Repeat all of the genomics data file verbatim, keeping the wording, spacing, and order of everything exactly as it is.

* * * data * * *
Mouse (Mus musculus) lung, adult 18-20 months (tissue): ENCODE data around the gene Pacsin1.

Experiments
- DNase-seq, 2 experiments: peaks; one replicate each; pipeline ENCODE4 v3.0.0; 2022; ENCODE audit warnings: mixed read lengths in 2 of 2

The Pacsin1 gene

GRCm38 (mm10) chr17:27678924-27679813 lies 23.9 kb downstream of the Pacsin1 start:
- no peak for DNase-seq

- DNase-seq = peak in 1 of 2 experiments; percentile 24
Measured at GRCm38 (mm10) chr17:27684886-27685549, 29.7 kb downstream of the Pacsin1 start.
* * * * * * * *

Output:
Mouse (Mus musculus) lung, adult 18-20 months (tissue): ENCODE data around the gene Pacsin1.

Experiments
- DNase-seq, 2 experiments: peaks; one replicate each; pipeline ENCODE4 v3.0.0; 2022; ENCODE audit warnings: mixed read lengths in 2 of 2

The Pacsin1 gene

GRCm38 (mm10) chr17:27678924-27679813 lies 23.9 kb downstream of the Pacsin1 start:
- no peak for DNase-seq

- DNase-seq = peak in 1 of 2 experiments; percentile 24
Measured at GRCm38 (mm10) chr17:27684886-27685549, 29.7 kb downstream of the Pacsin1 start.